In conventional flip chip packages in which the interconnects are formed using a material which can collapse during the interconnection process, such as by reflow of a solder ball on the die pads, a die toward the surface of the lead frame or substrate during the melting step, as illustrated for example in FIGS. 3A, 3B, and 4A, 4B. Referring now to FIGS. 3A and 3B, a conventional lead frame 2 is provided, including a die paddle 3 and leads 4 which include an outer lead portion which includes the land 8, and an inner lead portion 7. Typically, the leads are partially etched at the land side, providing a step 9 by which they inner lead portions 7 are made thinner than the outer lead portions. Flip chip interconnects, for example 5 and 6, are formed on peripheral pads, for example 18, and more centrally arranged pads, respectively, in the active surface of the die. The die is aligned over the lead frame, with the active side facing toward the die attach side of the lead frame, and the interconnects are brought into contact with the die attach (“upper”) surface of the lead frame, the interconnects 5 on the peripheral die pads contacting bond sites on the inner portions 7 of the leads, and the interconnects 6 on the more centrally arranged die pads contacting bond sites on the die paddle 3. As illustrated in detail in FIG. 3B, the interconnect may include a soft solder ball (for example, 5), and may additionally be provided a small quantity of solder paste 6 in an area of contact with the bond side, which may include a flux. Before the solder ball 5 is melted (and before the solder paste 6 if present is fused), the separation between the die and the lead frame is defined by the height Hb of the solder ball 5 (z-dimension).

To form the electrical interconnection, heat is applied to raise the temperature of the solder balls to a melting point, where the solder melts and the solder ball collapses. The melted solder spreads onto “wettable” surfaces with which it makes contact, and, as a result of the spread and collapse, the die and the lead frame come closer together, so that when the assembly is cooled and the solder alley in the interconnects 25, 26 hardens, the resulting standoff height Hbc is smaller. If the separation or standoff becomes too thin, the encapsulant or molding compound may not flow effectively through the thin space between the die and the surface of the lead frame, and the resulting encapsulation 417 may have undesirable voids, as shown for example at 21 in FIG. 4A.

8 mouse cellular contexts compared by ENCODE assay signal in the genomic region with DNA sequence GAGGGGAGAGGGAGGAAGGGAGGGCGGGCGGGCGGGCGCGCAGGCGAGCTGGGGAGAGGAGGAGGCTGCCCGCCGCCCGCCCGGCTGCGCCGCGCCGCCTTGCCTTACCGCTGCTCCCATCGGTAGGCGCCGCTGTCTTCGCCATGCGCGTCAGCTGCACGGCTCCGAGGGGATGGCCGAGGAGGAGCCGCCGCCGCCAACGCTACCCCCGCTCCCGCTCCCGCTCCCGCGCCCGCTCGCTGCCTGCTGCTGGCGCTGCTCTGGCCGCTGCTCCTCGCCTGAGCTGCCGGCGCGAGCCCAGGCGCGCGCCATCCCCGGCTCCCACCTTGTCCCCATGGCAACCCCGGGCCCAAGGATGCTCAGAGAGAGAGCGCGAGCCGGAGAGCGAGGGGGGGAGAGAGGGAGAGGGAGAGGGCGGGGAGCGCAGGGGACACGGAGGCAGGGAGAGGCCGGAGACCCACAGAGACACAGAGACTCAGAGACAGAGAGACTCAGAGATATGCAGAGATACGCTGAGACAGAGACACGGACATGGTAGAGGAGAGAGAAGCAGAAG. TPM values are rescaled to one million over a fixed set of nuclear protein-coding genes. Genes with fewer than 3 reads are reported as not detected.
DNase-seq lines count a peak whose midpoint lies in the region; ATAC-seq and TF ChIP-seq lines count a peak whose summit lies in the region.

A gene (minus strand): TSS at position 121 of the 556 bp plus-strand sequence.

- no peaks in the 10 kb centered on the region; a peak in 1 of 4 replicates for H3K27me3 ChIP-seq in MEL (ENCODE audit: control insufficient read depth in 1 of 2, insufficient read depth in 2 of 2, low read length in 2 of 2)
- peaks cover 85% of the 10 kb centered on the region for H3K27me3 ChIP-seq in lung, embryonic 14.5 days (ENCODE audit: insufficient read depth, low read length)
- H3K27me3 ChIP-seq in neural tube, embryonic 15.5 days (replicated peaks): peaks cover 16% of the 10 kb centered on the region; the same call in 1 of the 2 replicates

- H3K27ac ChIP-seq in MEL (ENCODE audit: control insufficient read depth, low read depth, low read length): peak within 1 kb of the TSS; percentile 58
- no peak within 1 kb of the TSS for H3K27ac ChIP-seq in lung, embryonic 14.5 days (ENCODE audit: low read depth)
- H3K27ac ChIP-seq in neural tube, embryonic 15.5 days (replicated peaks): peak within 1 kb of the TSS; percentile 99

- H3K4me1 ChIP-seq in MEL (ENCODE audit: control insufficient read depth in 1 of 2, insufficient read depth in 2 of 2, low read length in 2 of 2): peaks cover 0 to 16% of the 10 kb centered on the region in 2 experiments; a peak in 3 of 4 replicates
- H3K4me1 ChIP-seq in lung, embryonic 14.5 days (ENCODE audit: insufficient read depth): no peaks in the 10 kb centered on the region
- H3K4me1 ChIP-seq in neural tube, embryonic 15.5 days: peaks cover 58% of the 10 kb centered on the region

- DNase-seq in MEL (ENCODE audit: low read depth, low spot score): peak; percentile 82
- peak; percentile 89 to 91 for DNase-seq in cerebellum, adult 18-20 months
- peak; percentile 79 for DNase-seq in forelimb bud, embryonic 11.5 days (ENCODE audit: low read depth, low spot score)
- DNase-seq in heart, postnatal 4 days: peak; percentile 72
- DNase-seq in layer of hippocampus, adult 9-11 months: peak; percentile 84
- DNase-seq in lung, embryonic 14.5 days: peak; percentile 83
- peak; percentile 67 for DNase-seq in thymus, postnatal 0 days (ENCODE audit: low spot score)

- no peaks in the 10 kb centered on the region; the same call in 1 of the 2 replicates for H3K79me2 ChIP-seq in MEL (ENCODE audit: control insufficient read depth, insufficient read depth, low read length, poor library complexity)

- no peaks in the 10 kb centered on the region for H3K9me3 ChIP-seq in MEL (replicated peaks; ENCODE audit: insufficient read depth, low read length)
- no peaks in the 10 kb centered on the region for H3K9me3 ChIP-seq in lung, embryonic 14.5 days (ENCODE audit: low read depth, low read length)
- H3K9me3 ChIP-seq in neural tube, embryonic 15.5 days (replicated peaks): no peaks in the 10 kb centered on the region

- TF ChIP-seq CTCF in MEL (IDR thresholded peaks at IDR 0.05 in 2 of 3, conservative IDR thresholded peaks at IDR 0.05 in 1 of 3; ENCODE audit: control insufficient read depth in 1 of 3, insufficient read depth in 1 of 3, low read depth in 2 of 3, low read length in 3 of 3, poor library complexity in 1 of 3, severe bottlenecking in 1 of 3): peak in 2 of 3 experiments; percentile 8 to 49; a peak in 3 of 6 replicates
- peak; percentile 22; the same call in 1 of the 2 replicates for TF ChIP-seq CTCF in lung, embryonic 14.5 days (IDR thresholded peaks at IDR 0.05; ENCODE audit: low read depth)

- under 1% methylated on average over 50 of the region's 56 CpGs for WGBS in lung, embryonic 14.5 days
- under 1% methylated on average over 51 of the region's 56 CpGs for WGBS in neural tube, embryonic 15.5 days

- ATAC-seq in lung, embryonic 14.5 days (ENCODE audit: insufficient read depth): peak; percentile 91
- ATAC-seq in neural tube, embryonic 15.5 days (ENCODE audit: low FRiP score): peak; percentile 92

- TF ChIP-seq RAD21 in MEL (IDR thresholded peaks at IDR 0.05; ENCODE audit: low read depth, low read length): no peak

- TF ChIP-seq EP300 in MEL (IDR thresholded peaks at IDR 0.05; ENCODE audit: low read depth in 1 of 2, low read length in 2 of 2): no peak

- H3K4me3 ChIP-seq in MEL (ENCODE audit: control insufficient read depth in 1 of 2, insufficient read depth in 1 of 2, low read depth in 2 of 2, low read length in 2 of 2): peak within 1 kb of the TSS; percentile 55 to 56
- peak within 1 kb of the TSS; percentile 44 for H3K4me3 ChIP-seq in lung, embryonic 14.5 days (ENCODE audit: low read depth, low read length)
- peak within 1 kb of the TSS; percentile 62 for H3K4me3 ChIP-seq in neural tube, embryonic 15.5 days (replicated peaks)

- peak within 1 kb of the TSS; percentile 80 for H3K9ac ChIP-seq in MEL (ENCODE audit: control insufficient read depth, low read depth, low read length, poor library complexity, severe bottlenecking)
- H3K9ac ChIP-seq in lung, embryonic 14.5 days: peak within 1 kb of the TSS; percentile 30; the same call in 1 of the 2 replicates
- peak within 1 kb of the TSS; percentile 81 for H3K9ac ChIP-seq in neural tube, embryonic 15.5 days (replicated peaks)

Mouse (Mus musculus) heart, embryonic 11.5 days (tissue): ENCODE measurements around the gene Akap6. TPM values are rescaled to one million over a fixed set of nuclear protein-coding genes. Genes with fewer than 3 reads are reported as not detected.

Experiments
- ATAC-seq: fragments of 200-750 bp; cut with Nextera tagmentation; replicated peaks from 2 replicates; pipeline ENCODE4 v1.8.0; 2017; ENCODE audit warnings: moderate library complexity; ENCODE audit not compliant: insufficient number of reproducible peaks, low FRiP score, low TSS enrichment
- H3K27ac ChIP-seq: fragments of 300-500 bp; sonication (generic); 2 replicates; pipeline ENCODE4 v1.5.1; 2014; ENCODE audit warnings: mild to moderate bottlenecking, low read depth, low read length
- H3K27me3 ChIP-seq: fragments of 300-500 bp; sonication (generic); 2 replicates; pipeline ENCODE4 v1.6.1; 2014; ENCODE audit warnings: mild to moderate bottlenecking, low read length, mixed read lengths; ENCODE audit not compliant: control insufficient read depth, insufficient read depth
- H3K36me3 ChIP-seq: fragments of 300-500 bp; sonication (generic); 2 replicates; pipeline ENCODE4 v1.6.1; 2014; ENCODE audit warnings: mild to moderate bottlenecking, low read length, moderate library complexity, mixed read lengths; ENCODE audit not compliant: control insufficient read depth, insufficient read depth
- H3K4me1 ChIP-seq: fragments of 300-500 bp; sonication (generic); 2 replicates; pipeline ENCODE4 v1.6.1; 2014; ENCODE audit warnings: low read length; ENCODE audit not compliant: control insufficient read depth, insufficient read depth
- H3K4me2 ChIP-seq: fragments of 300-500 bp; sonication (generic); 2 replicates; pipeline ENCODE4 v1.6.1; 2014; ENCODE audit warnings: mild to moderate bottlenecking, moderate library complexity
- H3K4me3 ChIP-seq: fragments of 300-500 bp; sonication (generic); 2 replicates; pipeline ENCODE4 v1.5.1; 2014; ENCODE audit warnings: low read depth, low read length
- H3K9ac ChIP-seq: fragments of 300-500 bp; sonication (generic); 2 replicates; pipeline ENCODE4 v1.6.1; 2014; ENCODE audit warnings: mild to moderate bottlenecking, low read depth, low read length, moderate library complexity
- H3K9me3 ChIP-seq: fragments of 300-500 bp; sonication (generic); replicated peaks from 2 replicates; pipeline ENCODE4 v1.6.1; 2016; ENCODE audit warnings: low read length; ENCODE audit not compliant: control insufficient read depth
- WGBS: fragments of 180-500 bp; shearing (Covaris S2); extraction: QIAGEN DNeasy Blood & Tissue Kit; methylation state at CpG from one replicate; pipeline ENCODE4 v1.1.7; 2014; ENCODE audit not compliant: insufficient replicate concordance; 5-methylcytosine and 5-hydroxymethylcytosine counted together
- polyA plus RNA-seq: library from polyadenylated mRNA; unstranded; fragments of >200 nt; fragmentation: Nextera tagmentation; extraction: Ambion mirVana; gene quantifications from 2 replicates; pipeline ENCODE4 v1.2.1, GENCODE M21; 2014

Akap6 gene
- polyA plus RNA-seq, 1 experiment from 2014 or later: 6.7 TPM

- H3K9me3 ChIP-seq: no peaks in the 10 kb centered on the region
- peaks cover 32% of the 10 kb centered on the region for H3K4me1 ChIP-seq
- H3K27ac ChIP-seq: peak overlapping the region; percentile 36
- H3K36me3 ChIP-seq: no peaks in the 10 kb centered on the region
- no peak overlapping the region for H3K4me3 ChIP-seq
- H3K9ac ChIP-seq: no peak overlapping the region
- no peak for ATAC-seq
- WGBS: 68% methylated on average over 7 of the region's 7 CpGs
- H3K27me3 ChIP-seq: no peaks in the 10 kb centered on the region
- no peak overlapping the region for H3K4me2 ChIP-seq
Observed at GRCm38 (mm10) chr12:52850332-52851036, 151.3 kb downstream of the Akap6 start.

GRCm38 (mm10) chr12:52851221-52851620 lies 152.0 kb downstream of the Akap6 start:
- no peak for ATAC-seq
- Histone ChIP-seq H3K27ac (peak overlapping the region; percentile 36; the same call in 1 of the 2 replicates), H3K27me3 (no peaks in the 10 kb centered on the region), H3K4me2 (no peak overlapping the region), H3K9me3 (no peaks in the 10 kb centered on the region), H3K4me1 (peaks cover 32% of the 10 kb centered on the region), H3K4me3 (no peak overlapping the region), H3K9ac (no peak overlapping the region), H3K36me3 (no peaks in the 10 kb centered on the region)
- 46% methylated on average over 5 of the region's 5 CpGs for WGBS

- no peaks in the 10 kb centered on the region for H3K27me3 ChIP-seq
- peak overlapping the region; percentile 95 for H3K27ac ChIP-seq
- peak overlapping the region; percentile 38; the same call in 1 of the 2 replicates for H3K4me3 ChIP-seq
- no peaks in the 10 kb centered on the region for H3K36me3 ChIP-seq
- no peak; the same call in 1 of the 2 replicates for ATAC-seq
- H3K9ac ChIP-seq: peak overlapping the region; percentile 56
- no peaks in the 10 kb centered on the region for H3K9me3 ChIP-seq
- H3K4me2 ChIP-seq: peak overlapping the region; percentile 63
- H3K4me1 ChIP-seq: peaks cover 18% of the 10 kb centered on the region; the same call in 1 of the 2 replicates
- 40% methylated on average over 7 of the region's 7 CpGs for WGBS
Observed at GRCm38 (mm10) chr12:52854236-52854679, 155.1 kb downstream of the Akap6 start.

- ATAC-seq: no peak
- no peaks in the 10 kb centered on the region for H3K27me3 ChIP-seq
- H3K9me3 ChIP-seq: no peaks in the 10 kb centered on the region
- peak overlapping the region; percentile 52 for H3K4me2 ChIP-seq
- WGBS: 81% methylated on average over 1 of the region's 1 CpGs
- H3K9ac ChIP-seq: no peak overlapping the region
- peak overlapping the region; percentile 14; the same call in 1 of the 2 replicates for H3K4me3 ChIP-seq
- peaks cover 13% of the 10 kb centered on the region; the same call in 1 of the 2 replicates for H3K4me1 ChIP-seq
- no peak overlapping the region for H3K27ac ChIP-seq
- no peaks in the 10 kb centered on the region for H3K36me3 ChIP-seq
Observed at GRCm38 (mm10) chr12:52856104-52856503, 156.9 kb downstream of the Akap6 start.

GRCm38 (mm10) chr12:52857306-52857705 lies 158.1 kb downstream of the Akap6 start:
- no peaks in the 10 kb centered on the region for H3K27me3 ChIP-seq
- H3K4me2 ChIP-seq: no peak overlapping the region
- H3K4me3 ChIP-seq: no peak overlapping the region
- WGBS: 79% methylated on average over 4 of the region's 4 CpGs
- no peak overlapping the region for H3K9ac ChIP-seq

According to the invention, the separation, that is the standoff height, between the active surface of the die and the surface of the support (lead frame or substrate) is maintained during melt and reflow of the soft solder (for example a eutectic solder) interconnects is sustained by providing one or more substantially noncompressible spacers at a surface of the support. The spacer has a base at the support surface, and a summit upon which the die will rest. The base of the spacer at the support surface is wider than the summit. The spacer may take any of a variety of shapes, such as a truncated sphere (where the flat contacts the support surface) or a cone (where the base of the cone contacts the support surface. In some embodiments a width (or the diameter, where the shape of the base is generally round) of the base is less than about twice the width of an interconnect at the substrate, usually less than about the width of an interconnect at the substrate. Other shapes are contemplated for the spacer.

Referring now to FIGS. 5A, 5B and 6A, 6B, the formation of a flip chip assembly and completed package according to one aspect of the invention is shown. FIGS. 5A and 5B show a flip chip 16 aligned with a lead frame 2 having a die paddle 3 and leads 4 which include an outer lead portion which includes the land 8, and an inner lead portion 7, generally is described with reference to FIG. 3A. Spacers 50 are mounted on the die attach surface of the die paddle 3. A flip chip die 16 is provided, having solder balls 55 attached to peripherally arranged die pads 18. The height (z-direction) Hs of the spacers 50 is less than the height Hb of the balls, and the height (z-direction) Hs of the spacers 50 is at least as great as a required standoff height between the active surface of the die and the surface of the die paddle, as determined according to the flow characteristics of the encapsulant material or molding compound (such as, for example, an epoxy molding compound, or EMC) to be used in ceiling the package. The flip chip die 16, with the solder balls 55 attached, is oriented with the active surface of the die facing the lead frame 2, and so that the various solder balls 55 are aligned with the respective bond sites on the leads, and the die and lead frame are moved toward one another to bring the balls 55 into contact with the bond sites. As FIG. 5B illustrates, because the height of the spacer is less than the height of the uncollapsed ball, a small gap appears between the active surface of the die and the summit of a spacer.

Then, heat is applied to melt the solder in the balls 55, with the result that the solder spreads over wettable surfaces that it contacts, and the ball collapses to a narrow-waisted cylinder 65. Because the spacers 50 are substantially non-compressible, the movement of the die toward the lead frame is halted when the active surface of the die contacts the summits of the spacers 50 with each spacer 50 having a contact area on the flip chip 16 smaller than a contact area on a top surface of the die paddle 3. As a result, the standoff between the die and the lead frame is about the same as the height Hs of the spacers 50. In a subsequent molding or encapsulation procedure, the molding compound (EMC) or encapsulation material flows in the standoff zone between the die and the lead frame, providing a good seal for the package with no voids.